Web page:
Converting a Large Analysis Project to a Reproducible Research Framework - Part 1

How easy would it be to convert an existing large MATLAB/R project to using GNU Make?

In these tutorials, we will find out together!

Why convert an existing analysis project?

We recently began a revise and resubmit of our EEG source localization preprint to Communications Biology. This revision required new analyses and substantial changes to the manuscript.

Though our previous code and datasets were sharable, they required extensive hands-on operation to reproduce our results. In 2020, I felt this code base was amazingly modular.

Today in late 2021, having designed the repMake framework what could compete with:

make manuscript

Overview of the entire process

The focus of the process should be on the manuscript, not the analysis code itself. This is minor distinction but I feel makes a big difference in the execution of working with a large research project. It is far too easy to get caught up in the minutia how to write something rather than what is actually for.

Overview of creating a REProducible MAKE Manuscript from an existing project:

  1. Split manuscript into individual sections
  2. Identify data models, tables, and figures that need corresponding scripts
  3. Create a common function file and a master caption file
  4. Start with transition code to construct each data model
  5. Write code for each table and figure
  6. Compile manuscript using Make

This process will be overly difficult because of how we programmed our initial analysis. The MATLAB code required the use of a graphical user interface (GUI) and the R code similarly required an open R Studio session. In the revision, we will streamline this code to be entirely run from the command line.

In our development process, the GUI still plays a crucial role. Using a GUI to recreate an analysis once it has been finalized, however, can lead to errors. In a GUI, settings or parameters must be entered manually. Alternatively, by converting your final code into a command line script, every parameter and modification must be recorded. This transparency is crucial to reproducibility.

Design Principals of the RepMake Conversion

Instead of having a single script for each manuscript asset, we coded our analysis by topic. At the time, this seemed efficient, but wading through the code nearly a year later has been challenging! When coding large, multipurpose scripts there are too many “what was I thinking when I wrote this” or “what else did this script do”. Indeed, if the authors of the scripts feel this way, imagine how the public would feel!

In our revision:

  1. One script = One manuscript asset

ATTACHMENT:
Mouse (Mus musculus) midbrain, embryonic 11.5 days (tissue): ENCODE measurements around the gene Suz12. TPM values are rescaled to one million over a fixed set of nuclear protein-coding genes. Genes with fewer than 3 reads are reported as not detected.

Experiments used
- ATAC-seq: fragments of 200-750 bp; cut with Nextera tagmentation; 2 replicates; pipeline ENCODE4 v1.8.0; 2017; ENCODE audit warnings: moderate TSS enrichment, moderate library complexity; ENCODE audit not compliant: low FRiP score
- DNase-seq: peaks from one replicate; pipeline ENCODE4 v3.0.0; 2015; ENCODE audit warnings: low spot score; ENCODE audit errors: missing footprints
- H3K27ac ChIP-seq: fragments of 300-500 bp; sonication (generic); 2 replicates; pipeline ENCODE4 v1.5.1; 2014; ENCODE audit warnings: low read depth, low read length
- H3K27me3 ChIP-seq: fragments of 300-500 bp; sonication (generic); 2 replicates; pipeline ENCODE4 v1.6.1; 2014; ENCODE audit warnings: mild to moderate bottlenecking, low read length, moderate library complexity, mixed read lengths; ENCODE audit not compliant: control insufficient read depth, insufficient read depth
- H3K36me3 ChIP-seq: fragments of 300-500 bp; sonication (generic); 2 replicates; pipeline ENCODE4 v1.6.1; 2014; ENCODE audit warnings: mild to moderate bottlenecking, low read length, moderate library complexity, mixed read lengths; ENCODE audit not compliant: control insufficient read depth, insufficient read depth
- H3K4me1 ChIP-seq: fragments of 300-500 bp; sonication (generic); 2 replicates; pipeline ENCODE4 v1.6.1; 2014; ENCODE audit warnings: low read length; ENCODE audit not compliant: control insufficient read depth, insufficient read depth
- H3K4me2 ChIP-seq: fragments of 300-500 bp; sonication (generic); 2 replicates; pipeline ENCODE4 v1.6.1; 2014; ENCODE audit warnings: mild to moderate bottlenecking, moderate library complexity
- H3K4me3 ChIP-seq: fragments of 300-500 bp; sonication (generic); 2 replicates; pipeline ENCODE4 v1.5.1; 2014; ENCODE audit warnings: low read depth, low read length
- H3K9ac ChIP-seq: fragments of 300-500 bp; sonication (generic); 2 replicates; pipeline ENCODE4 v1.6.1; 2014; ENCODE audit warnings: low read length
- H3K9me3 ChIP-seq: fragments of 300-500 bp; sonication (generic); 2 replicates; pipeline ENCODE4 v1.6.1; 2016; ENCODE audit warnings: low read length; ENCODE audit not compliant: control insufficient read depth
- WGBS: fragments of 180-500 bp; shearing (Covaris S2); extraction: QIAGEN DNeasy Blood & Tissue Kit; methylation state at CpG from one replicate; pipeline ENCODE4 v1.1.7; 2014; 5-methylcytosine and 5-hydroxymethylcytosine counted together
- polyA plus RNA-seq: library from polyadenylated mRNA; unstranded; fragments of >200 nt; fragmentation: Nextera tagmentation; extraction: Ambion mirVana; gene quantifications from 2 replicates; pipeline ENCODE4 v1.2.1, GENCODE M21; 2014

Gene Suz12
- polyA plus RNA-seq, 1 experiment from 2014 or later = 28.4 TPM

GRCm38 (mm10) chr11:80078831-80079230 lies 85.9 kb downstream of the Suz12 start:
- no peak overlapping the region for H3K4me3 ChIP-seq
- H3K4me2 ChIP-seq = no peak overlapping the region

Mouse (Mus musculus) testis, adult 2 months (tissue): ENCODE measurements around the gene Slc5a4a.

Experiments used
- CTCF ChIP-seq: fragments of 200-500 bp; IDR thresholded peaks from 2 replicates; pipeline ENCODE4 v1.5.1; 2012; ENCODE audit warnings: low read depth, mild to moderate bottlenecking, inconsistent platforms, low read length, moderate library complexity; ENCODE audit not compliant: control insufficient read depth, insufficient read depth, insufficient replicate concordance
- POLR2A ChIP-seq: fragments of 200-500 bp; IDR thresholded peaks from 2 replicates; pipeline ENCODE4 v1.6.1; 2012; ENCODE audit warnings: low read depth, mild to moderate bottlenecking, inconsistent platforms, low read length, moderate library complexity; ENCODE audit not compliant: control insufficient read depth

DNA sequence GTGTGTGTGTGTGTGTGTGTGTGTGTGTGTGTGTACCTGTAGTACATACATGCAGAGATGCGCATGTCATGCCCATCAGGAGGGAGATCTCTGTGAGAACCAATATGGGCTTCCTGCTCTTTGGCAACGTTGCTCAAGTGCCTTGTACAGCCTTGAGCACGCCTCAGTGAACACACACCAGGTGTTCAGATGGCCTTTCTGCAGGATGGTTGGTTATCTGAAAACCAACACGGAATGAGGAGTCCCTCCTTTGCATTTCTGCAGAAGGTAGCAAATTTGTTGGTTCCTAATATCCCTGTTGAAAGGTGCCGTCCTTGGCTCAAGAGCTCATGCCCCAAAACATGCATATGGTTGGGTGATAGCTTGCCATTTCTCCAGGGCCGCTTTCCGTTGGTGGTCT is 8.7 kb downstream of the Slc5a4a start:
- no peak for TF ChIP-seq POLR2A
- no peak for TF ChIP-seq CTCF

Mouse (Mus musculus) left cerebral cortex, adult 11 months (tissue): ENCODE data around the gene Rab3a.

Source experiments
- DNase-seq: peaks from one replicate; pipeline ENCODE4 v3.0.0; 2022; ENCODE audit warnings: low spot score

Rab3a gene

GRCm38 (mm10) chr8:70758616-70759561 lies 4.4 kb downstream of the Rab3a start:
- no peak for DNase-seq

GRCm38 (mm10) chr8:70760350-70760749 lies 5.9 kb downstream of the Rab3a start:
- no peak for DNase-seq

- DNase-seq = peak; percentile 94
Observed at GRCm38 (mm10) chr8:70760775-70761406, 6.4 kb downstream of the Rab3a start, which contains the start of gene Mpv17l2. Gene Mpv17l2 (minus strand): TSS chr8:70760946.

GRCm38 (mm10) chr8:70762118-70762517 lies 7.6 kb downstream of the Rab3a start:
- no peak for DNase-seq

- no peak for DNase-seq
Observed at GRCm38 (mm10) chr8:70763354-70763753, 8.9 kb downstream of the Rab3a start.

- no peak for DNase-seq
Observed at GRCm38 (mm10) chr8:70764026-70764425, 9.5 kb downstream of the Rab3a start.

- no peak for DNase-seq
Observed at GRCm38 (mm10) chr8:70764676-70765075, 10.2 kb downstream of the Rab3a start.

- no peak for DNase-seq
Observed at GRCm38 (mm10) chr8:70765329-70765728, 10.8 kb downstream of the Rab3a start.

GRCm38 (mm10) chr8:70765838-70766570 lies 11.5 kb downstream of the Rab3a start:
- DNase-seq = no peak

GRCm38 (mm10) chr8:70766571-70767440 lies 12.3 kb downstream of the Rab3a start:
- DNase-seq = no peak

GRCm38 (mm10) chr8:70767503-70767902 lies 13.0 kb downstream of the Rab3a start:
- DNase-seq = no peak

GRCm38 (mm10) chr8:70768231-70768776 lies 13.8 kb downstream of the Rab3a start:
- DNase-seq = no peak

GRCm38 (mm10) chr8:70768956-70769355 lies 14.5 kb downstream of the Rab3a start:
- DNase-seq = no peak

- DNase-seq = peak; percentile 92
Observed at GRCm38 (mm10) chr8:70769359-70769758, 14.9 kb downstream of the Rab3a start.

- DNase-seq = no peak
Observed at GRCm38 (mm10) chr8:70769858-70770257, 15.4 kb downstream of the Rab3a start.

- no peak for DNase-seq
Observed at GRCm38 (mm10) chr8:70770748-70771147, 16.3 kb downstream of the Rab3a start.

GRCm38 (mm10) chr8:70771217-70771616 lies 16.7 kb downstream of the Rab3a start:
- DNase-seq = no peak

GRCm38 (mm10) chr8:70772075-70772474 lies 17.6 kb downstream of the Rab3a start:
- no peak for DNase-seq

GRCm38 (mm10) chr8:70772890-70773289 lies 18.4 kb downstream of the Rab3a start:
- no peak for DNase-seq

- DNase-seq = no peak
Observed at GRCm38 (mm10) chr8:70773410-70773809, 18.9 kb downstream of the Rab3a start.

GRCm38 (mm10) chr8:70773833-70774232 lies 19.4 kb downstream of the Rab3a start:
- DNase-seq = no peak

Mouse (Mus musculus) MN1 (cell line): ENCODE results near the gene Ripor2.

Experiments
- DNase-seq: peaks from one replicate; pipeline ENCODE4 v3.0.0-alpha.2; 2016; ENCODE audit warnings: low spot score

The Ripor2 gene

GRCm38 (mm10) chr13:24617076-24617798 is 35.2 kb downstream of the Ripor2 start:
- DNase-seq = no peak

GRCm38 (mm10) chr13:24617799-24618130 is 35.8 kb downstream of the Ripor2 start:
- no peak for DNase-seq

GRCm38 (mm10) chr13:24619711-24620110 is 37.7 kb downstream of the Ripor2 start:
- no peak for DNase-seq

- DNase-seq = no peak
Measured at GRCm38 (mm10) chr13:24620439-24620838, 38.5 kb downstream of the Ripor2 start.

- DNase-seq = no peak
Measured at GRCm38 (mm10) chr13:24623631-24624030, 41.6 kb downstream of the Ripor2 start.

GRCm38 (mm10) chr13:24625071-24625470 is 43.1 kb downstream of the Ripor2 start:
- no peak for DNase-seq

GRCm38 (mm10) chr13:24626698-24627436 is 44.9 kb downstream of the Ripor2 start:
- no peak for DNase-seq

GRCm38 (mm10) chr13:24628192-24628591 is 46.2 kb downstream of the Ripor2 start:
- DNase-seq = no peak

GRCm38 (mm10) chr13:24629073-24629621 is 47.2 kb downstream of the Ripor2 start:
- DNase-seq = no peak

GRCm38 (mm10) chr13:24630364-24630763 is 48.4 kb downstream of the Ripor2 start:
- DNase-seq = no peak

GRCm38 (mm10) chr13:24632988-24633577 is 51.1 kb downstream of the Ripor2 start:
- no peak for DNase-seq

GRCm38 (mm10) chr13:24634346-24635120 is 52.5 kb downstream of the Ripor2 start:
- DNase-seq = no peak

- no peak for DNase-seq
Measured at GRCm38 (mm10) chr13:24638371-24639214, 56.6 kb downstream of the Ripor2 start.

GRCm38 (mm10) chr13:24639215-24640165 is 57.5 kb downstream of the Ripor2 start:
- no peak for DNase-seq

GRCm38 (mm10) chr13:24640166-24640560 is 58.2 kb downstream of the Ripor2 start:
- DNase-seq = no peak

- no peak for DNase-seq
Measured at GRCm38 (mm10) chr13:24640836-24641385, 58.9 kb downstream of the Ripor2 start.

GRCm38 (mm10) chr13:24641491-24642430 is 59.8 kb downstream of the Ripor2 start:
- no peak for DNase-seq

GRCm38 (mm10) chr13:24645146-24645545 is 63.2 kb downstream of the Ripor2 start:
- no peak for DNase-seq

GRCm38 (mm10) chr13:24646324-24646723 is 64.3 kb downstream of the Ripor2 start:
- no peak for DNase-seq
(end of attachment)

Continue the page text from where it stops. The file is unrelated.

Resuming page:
2. Each script should be able to run as a standalone command
  3. MATLAB or R scripts should clearly list inputs and outputs
  4. The main manuscript and supplement including all tables and figures should be able to be built from the source EEG files.

The last point may seem like a tall order, however, this is exactly what GNU Make was designed for. Remember, Make is only interested in the filenames and the date/time they were modified. In this way, Make is application agnostic - if you can build it, Make can use it!

Step 1: Gather RepMake template to a new project directory

The next step is to retrieve or clone the RepMake repository to get the GNU Make templates we will use in our conversion. We could do this by creating a blank directory and unziping a copy of the files, but I would recommend an alternative method.

The more I use RStudio, the more I appreciate it. RStudio is well integrated with Git version control and has a built in terminal with superpowers (wlll discuss later!). More importantly, by incorporating R studio at this step we can also generate our combined manuscript immediately.

Also, for most of us, our statistical program is the penultimate step prior to the manuscript. My final steps are primarily in R (or in the past SPSS or SAS) to generate tables and figures to incorporate into my manuscript. By having R be the begining of your process, you ensure a smooth transition on your final steps.

Let’s use the following menu order to create a new project from a Git repository:

File -> Create New Project -> From repository

Use the following settings below for the Repository URL and specify your own directory name (here I name it for the revision manuscript I am working on) and a subfolder.

I know some people use version control exclusively. I actually continue to main my R projects on a cloud hosting service, in this case Dropbox. There are unusual errors that can occur when using Git and Dropbox together, but the ability to truly restore files and share with others who may not be, eh familiar with Git, is an important factor.